Simultaneously restrained and shocking, this evocative and poignant song beautifully articulates the stillness and mystery that is Mother Night.

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  • Anne Newkirk Niven
    Anne Newkirk Niven says #
    Sent chills up my spine, Steven!

Posted by on in Culture Blogs
What Do You Call the Eve of Yule?

 Who's that rattling

pots in the kitchen?

Hey! Hey! It's Yule!



Because the old Northwest Europeans counted the (24-hour) day as beginning at sunset, the eves of holidays take on major significance, and often have names of their own.

So what do you call the Eve of Yule?

Leaving aside the colorless "Solstice Eve," among the Names of Lore in modern English, there are three major options.

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Posted by on in Culture Blogs
Midwinter Harvest

She's pregnant, hugely pregnant.

Midwinter's Eve gathers around her: firelight and song, laughter, preparations for ritual and feast.

No one is surprised when her labor begins. After all, it's what we're here for.

We revolve around her. She sinks into her birthing-crouch.

Her cry of triumph halts our dance.

She opens. From between her legs, a freshet, a torrent of abundance.

Apples, oranges, almonds, walnuts, filberts—and one lone pomegranate—pour forth and cover the floor.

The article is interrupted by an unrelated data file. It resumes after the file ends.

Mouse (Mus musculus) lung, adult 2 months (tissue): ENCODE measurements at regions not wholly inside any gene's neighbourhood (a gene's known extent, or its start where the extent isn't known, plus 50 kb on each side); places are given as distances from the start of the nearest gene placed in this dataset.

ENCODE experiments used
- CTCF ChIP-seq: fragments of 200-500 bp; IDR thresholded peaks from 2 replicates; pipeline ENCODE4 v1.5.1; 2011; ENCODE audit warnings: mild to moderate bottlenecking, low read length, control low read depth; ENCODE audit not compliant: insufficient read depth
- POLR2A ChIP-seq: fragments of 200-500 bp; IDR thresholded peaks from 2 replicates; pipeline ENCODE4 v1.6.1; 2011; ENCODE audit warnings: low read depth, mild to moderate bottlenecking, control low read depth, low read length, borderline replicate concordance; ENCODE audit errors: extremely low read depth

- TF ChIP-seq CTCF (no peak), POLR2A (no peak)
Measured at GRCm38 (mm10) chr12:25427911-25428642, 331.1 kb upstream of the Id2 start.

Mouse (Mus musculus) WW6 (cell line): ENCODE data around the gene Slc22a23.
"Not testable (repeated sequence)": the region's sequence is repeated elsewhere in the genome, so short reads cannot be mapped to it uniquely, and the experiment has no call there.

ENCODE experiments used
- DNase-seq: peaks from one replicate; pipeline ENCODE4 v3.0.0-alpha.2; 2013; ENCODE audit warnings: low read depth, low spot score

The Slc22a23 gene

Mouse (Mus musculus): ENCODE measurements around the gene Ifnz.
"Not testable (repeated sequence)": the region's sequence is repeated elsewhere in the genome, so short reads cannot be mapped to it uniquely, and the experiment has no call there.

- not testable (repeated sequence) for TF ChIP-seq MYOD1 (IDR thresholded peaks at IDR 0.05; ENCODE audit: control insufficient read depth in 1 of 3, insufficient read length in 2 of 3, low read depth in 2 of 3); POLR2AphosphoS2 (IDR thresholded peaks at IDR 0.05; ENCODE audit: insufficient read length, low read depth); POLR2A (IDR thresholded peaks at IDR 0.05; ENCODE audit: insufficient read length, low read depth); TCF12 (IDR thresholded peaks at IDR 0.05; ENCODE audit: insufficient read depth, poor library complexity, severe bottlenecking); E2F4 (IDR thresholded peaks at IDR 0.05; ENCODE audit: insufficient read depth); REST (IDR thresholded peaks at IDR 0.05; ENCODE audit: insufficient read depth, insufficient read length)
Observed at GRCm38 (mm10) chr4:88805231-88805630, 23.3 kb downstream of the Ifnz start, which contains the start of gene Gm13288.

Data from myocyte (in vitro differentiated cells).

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If There's a Hammer Under the Table, It Must Be Yule

If there's a hammer under the table, it must be Yule.

Yule being the microcosm of the coming year, we have it from the ancestors that it's a good time to take precautions, what in Anthropologist they would call apotropaic (literally, “turning away, averting”) behavior.

So if in Ukraine you look under the table while enjoying the Thirteen-Course Midwinter's Eve feast (one course for each moon of the coming year), you'll see some unusual things.

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Posted by on in Culture Blogs
Mother Night

“Mother Night”: a resonant name. Midwinter's Eve: the night that gives birth to the rest of the year.

To the Hwicce, the Anglo-Saxon tribe ancestral (some say) to today's witches, it was Módraniht: the Night of the Mothers. Anglo-Saxonist Philip A. Shaw relates this to the Germanic cult of the Matronae, attested on the Continent in more than 1000 inscriptions (Shaw 41). Many contemporary heathens accordingly offer to the dísir (female elves) and human foremothers at Midwinter.

The phrase (in the singular) entered modern English by way of Kurt Vonnegut's 1961 novel of the same name, the tale of a Nazi collaborator, which took its title from Goethe's Faust (1:3). “I am part of the part that was everything in the beginning,” Mephistopheles tells Faust, “part of the darkness that gave birth to light: light that in its arrogance challenges Mother Night [Mutternacht] and claims the possession of space” (Fairley 21).

Mother Night: the Void, the Primal Darkness. “Diana was the first created before all creation,” says Charles G. Leland in Aradia: The Gospel of the Witches. “In her were all things; out of herself, the first darkness, she divided herself; into darkness and light she was divided. Lucifer, her brother and son, herself and her other half, was the light” (Leland 18).

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  • Steven Posch
    Steven Posch says #
    Let no one doubt that the Asgardsrei ("Asgard's Ride") still rides the skies of the American Midwest during the Thirteen Nights, j
  • Paul B. Rucker
    Paul B. Rucker says #
    Bravo for the further explication... I attended a lecture ("Yuletide-- a Time for Tomten") at the American Swedish Institute last